FLORENCE (FIRENZE):

CARTOUCHE: Florence is a distinguished city in Etruria, formerly called Fluentia because it lies on the stream of the River Arno. [...] Embellished with beautiful public and private buildings and surrounded by hills on all sides, Florence is the residence of famous men and the most fertile field for outstanding talents.

COMMENTARY BY BRAUN: "For just as Venice is called the rich, Milan the great, Genoa the proud, Bologna the fertile, Ravenna the ancient, Naples the noble and Rome the holy city, so Florence is called the beautiful. It has magnificent churches, of which Santa Maria del Fiore is particularly wonderful: it is built of marble and beside it stands a tower, also of marble, quite magnificently furnished with bells."

The engraving shows Florence from the southwest. On the far side of the Arno, the cathedral of Santa Maria del Fiore with its impressive cupola (1418-1436) by Filippo Brunelleschi soars above the roofs of the densely packed houses. Visible in front of it is the bell tower, built from 1330 to designs by Giotto, and the Baptistery (11th-12th cent.) with its magnificent bronze doors by Andrea Pisano and Lorenzo Ghiberti (1330-1452). Behind it to the right, as a symbol of secular power, is the Palazzo Della Signoria (14th cent.), today known as the Palazzo Vecchio, with its 94-m-high tower. Florence was founded as a Roman colony in Caesar's day when it marked the intersection of two major trade routes. In the 14th and 15th centuries, it developed into a city of art and culture, attracting many artists and intellectuals, including Sandro Botticelli, Galileo Galilei, Leonardo de Vinci and Niccolo Machiavelli. Under the rule of the Medici family, Florence also developed into an important centre of finance and trade. With a population of around 366,000, Florence is today the capital of Tuscany. (Taschen)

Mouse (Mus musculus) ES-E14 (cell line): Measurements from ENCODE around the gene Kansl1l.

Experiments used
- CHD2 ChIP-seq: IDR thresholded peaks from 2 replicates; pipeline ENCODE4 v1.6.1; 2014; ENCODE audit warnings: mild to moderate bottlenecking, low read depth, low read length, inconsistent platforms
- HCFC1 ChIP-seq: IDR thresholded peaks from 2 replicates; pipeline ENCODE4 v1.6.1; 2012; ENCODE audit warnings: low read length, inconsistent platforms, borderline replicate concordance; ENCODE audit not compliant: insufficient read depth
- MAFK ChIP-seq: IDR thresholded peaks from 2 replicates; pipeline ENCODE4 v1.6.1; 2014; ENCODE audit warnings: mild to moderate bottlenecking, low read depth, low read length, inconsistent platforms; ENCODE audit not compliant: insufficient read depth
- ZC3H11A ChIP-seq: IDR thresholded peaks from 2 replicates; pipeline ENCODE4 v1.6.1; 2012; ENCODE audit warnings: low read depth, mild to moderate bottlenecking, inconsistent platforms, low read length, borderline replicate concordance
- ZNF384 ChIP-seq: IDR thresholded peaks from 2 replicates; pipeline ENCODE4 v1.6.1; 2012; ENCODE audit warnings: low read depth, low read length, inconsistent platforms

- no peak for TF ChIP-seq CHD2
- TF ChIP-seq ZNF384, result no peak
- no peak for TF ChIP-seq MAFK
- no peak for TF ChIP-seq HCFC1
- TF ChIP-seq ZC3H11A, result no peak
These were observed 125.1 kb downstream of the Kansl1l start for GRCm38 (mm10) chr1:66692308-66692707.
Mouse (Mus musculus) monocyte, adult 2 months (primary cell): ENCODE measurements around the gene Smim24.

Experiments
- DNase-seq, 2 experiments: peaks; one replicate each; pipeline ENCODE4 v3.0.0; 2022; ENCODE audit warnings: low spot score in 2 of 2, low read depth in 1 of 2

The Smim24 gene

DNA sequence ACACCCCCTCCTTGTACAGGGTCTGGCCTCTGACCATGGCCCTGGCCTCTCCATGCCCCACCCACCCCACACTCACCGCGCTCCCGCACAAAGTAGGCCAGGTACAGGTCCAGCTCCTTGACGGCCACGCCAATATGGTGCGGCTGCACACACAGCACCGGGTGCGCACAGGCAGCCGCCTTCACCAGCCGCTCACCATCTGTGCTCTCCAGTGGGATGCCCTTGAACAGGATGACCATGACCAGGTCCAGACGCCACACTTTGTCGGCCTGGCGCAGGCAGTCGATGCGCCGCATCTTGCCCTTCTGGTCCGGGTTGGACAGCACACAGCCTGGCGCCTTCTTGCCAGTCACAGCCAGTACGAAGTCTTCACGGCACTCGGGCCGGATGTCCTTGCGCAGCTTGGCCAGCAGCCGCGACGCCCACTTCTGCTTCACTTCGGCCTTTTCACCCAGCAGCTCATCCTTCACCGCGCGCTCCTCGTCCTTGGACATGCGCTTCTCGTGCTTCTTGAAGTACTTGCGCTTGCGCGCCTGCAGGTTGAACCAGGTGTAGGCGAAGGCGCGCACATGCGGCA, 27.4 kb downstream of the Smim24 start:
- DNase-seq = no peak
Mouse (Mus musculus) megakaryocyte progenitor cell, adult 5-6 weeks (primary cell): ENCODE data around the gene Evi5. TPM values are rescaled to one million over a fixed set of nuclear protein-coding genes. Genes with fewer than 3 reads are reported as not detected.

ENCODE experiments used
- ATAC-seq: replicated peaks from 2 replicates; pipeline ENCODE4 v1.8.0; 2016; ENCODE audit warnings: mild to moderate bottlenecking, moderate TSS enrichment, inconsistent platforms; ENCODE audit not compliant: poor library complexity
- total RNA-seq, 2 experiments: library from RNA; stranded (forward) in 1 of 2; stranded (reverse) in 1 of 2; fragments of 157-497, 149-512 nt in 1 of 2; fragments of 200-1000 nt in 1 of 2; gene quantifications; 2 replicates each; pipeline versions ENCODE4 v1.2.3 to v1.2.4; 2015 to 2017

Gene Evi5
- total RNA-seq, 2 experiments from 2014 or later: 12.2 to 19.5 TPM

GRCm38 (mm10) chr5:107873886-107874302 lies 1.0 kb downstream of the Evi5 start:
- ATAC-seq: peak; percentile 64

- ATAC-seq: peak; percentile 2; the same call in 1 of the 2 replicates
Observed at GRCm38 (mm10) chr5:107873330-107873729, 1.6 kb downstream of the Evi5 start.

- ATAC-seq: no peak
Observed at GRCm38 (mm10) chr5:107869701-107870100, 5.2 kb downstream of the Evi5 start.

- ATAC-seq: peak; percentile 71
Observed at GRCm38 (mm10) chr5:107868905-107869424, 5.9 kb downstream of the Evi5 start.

Braun G. & Hogenberg F. and the Civitates Orbis Terrarum.